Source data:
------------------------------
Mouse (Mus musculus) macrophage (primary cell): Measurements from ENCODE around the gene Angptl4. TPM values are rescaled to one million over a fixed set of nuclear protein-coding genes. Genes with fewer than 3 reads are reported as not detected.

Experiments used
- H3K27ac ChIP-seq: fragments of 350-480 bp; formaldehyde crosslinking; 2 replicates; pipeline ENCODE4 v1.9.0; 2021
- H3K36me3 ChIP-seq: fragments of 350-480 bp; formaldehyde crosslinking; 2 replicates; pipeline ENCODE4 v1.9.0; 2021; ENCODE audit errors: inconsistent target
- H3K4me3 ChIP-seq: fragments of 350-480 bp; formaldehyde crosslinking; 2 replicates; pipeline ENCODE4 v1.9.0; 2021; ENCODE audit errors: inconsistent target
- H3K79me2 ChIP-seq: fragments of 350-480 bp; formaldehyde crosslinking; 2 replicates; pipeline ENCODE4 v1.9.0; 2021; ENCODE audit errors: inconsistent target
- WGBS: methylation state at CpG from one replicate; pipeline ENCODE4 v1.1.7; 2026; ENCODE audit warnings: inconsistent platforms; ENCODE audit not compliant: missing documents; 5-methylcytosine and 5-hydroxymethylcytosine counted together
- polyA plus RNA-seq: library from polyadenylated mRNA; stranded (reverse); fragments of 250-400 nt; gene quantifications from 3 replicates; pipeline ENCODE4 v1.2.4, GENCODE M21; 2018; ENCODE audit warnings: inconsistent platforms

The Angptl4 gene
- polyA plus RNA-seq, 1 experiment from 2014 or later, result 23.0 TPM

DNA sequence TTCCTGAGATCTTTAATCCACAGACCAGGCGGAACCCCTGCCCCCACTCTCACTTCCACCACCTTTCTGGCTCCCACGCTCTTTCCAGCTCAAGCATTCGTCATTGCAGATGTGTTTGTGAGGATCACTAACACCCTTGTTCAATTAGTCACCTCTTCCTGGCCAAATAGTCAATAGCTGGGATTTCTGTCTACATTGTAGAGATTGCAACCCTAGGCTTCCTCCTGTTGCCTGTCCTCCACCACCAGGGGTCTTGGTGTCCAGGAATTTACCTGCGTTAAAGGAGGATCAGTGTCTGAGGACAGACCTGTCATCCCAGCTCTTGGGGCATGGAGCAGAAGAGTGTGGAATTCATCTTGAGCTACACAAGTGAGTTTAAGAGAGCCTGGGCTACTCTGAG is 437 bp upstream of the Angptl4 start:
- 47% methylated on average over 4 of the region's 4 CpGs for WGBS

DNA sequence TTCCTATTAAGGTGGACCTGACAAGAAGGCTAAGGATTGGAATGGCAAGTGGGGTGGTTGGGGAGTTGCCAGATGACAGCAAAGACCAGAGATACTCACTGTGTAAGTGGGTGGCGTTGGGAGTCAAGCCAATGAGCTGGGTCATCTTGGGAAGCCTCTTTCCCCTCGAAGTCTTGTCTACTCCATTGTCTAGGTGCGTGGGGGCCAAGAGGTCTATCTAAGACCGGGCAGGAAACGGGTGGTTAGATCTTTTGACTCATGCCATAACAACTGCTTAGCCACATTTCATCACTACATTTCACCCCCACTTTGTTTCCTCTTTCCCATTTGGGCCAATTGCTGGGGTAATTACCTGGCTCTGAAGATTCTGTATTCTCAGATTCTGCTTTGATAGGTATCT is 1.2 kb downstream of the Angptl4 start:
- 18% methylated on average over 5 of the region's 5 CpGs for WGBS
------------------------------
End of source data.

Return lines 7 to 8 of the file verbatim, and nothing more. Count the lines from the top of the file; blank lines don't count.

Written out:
- WGBS: methylation state at CpG from one replicate; pipeline ENCODE4 v1.1.7; 2026; ENCODE audit warnings: inconsistent platforms; ENCODE audit not compliant: missing documents; 5-methylcytosine and 5-hydroxymethylcytosine counted together
- polyA plus RNA-seq: library from polyadenylated mRNA; stranded (reverse); fragments of 250-400 nt; gene quantifications from 3 replicates; pipeline ENCODE4 v1.2.4, GENCODE M21; 2018; ENCODE audit warnings: inconsistent platforms